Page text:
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Venture Capital in the U.S. and Europe Compared

Venture Capital in the U.S. and Europe Compared

Following up on the European second quarter tech funding data we reported earlier in the week, we have had a look at the comparable data for the U.S. and some interesting, and stark, comparisons emerge.

While inevitably Europe does not compare favorably with the U.S. in a like-for-like comparison, there are signs that things are getting better in Europe, as we reported. Unfortunately, as the data show, while Europe is improving, the gap between Europe and the U.S. is widening.

Once again, while Dow Jones VentureSource reports on all industrial sectors, in this report we have just looked at three sectors that are the most tech heavy: business and finance, information technology and consumer services.

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Why NY Venture Capitalists Should Pay Attention To Foreign Tech Startups

Why NY Venture Capitalists Should Pay Attention To Foreign Tech Startups

I’ve written about the Series A Crunch, and why entrepreneurs can and should consider alternative sources of funding – with a big focus on investment crowdfundingto kickstart the startup’s growth. Securing funding is a constant challenge that many entrepreneurs in the US face these days. Yet, the challenge for foreign tech entrepreneurs is even greater. As innovation becomes a global phenomenon with accelerators, incubators, micro-VCs and seed funds popping up all over the world to jumpstart entrepreneurship, one would expect the distribution of capital to reflect that. However, this is not the case.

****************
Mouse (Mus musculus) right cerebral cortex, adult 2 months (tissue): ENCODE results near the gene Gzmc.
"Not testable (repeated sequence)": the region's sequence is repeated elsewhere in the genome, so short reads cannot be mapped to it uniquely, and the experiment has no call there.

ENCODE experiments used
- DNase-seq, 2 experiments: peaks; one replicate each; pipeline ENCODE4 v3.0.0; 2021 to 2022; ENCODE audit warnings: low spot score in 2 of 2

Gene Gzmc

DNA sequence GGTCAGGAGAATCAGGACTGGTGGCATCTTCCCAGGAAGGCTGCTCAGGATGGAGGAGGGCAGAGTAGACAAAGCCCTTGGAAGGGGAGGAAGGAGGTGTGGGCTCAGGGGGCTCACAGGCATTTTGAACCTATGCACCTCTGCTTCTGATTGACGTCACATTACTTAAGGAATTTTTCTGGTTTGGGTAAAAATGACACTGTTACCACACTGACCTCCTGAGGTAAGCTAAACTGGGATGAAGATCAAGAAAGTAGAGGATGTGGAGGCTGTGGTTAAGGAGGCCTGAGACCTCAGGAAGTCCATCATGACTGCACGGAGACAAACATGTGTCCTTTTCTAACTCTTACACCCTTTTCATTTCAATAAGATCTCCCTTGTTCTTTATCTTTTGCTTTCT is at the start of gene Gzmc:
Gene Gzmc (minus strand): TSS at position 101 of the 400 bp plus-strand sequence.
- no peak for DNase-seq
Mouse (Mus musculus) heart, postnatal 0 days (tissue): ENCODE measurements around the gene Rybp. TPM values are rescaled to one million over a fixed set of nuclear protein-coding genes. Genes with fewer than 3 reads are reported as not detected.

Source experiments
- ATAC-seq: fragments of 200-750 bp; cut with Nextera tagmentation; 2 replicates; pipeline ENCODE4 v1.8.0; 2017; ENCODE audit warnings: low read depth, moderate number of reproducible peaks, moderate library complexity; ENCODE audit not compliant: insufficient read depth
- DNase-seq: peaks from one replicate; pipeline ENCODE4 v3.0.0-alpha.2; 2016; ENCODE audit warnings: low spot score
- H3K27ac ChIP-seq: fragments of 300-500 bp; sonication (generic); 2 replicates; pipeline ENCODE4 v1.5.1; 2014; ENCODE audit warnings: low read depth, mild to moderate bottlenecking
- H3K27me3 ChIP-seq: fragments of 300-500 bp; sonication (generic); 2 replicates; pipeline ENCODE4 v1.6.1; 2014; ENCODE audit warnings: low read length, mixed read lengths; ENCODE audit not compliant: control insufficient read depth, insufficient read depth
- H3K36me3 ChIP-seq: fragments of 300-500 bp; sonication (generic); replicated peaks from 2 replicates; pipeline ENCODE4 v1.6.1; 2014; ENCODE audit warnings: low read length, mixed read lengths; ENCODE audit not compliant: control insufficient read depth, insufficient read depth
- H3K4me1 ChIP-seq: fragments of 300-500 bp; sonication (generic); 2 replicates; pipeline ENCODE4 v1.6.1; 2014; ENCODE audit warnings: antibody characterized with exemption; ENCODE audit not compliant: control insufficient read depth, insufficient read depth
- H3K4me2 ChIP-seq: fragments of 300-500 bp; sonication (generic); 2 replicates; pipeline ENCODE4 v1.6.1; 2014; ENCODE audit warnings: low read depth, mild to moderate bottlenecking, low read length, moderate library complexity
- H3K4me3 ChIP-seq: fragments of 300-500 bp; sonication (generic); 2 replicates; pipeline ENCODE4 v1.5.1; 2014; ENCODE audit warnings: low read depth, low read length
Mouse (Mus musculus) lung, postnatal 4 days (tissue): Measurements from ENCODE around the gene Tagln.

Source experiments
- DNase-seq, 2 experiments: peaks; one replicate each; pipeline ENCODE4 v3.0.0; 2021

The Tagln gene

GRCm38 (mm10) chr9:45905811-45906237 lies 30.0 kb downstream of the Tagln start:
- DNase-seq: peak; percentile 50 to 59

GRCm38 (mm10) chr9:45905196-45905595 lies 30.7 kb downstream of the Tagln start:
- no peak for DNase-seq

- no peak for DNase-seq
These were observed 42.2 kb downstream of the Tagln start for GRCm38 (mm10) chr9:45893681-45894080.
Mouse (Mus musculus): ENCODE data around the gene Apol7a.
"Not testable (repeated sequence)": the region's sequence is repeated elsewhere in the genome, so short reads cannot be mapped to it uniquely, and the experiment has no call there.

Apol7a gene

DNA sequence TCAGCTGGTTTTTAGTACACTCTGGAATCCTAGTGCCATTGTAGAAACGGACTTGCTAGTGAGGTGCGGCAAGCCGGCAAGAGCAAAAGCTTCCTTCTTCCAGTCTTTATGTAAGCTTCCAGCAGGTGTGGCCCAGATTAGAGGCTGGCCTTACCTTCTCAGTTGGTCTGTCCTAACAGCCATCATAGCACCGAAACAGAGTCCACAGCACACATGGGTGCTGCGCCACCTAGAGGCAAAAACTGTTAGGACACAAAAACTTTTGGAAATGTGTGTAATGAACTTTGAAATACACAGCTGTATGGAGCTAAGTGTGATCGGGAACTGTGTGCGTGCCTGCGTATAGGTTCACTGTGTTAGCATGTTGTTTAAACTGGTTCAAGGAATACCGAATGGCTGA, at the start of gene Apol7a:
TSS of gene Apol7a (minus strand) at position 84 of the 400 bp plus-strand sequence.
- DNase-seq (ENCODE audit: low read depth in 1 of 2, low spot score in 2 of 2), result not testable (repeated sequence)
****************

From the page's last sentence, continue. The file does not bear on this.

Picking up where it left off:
Historically, many international entrepreneurs and startups have expanded their operations to Silicon Valley. Being a mature ecosystem, the focus in the Valley is on creating great companies, no matter their origin. This is one of the reasons it’s such a unique place. In fact, the experience and network created in the Valley is so great that it made countries like Canada, Britain and Australia offer incentives for entrepreneurs willing to “pivot” and bring this culture and their startups “home”, so they can create their own versions of Silicon Valley.

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The Daily Startup: Fashion Wholesale Site Joor to Expand

The Daily Startup: Fashion Wholesale Site Joor to Expand

Joor Inc. has closed $15 million in Series B funding to bolster its platform that connects fashion brands and retailers and expand its wholesale marketplace worldwide. The infusion was done at a valuation around $80 million and brings in new investor Canaan Partners as the lead backer along with Advance Publications Inc., the parent company of Condé Nast.

Veteran developers of enterprise technology for hotels have formed a new startup,StayNTouch Inc., and raised $1.6 million in seed funding for it. Concur Technologies Inc.’s CNQR +0.49% Perfect Trip Fund led the seed investment. The Maryland startup plans to use its funding to develop and launch an enterprise property-management system and a consumer-facing app by the second quarter of 2014.